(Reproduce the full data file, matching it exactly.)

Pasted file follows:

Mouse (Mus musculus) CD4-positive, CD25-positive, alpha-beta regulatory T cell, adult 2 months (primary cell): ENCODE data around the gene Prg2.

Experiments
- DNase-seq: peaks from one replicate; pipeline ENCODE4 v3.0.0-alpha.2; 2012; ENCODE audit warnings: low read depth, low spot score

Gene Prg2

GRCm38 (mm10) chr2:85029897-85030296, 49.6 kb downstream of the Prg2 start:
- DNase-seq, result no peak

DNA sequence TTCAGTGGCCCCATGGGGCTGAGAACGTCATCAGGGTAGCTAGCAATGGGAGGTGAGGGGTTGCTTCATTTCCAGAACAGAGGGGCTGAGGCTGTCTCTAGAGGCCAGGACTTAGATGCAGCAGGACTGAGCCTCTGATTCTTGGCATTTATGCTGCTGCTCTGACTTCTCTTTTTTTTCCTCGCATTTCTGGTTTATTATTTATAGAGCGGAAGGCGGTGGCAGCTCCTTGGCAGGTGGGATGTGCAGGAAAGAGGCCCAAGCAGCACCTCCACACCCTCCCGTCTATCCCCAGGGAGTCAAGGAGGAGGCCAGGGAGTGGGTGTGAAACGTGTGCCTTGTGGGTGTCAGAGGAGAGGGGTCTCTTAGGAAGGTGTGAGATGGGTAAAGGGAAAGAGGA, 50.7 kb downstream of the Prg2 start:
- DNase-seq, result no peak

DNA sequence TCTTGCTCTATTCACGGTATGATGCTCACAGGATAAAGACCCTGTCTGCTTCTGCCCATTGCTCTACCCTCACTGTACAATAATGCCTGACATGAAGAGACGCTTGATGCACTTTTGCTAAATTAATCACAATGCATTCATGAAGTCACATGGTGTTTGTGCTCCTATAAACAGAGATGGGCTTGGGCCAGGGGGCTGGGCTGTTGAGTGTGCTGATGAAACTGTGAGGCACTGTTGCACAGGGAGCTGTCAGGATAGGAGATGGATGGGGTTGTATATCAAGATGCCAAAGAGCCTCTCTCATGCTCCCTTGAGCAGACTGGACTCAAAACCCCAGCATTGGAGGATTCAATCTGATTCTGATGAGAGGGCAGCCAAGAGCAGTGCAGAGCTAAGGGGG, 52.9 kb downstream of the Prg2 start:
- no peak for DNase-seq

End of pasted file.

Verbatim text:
Mouse (Mus musculus) CD4-positive, CD25-positive, alpha-beta regulatory T cell, adult 2 months (primary cell): ENCODE data around the gene Prg2.

Experiments
- DNase-seq: peaks from one replicate; pipeline ENCODE4 v3.0.0-alpha.2; 2012; ENCODE audit warnings: low read depth, low spot score

Gene Prg2

GRCm38 (mm10) chr2:85029897-85030296, 49.6 kb downstream of the Prg2 start:
- DNase-seq, result no peak

DNA sequence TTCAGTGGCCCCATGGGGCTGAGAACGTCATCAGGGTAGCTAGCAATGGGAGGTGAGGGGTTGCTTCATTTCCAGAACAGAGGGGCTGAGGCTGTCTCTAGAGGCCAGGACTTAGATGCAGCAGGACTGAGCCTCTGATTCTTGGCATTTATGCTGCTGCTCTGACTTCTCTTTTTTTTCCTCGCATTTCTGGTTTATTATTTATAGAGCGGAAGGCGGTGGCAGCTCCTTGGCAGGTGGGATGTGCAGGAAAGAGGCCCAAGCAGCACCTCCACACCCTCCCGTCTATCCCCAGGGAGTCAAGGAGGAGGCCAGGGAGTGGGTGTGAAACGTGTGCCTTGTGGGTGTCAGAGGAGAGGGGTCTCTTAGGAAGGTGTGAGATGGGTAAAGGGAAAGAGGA, 50.7 kb downstream of the Prg2 start:
- DNase-seq, result no peak

DNA sequence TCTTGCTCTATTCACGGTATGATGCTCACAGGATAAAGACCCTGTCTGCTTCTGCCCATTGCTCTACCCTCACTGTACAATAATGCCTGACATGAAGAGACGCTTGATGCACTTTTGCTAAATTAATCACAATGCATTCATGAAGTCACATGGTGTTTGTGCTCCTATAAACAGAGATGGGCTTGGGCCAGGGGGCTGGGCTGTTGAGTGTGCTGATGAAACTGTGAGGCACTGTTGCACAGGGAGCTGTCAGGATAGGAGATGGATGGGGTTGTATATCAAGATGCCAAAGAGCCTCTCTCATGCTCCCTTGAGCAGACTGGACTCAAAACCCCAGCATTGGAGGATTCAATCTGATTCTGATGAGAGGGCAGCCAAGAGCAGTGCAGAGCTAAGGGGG, 52.9 kb downstream of the Prg2 start:
- no peak for DNase-seq